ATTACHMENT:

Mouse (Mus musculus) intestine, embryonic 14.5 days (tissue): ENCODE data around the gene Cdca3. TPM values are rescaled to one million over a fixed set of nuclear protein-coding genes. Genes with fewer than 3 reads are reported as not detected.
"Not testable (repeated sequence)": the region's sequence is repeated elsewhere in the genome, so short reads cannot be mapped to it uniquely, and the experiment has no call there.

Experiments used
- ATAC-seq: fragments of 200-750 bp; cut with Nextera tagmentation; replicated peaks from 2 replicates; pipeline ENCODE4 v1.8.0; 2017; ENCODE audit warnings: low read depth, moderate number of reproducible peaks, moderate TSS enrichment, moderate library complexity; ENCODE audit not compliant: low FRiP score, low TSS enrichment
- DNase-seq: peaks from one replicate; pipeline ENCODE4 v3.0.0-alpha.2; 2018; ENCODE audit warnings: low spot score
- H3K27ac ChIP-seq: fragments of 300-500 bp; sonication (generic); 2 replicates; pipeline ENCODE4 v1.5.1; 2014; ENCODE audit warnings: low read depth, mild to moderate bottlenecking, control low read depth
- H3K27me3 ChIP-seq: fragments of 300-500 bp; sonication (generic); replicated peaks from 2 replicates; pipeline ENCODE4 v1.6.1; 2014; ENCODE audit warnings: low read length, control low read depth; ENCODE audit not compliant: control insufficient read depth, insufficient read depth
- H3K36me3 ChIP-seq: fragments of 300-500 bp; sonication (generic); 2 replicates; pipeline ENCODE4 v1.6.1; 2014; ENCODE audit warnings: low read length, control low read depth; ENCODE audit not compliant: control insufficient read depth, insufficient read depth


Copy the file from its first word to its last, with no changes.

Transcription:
Mouse (Mus musculus) intestine, embryonic 14.5 days (tissue): ENCODE data around the gene Cdca3. TPM values are rescaled to one million over a fixed set of nuclear protein-coding genes. Genes with fewer than 3 reads are reported as not detected.
"Not testable (repeated sequence)": the region's sequence is repeated elsewhere in the genome, so short reads cannot be mapped to it uniquely, and the experiment has no call there.

Experiments used
- ATAC-seq: fragments of 200-750 bp; cut with Nextera tagmentation; replicated peaks from 2 replicates; pipeline ENCODE4 v1.8.0; 2017; ENCODE audit warnings: low read depth, moderate number of reproducible peaks, moderate TSS enrichment, moderate library complexity; ENCODE audit not compliant: low FRiP score, low TSS enrichment
- DNase-seq: peaks from one replicate; pipeline ENCODE4 v3.0.0-alpha.2; 2018; ENCODE audit warnings: low spot score
- H3K27ac ChIP-seq: fragments of 300-500 bp; sonication (generic); 2 replicates; pipeline ENCODE4 v1.5.1; 2014; ENCODE audit warnings: low read depth, mild to moderate bottlenecking, control low read depth
- H3K27me3 ChIP-seq: fragments of 300-500 bp; sonication (generic); replicated peaks from 2 replicates; pipeline ENCODE4 v1.6.1; 2014; ENCODE audit warnings: low read length, control low read depth; ENCODE audit not compliant: control insufficient read depth, insufficient read depth
- H3K36me3 ChIP-seq: fragments of 300-500 bp; sonication (generic); 2 replicates; pipeline ENCODE4 v1.6.1; 2014; ENCODE audit warnings: low read length, control low read depth; ENCODE audit not compliant: control insufficient read depth, insufficient read depth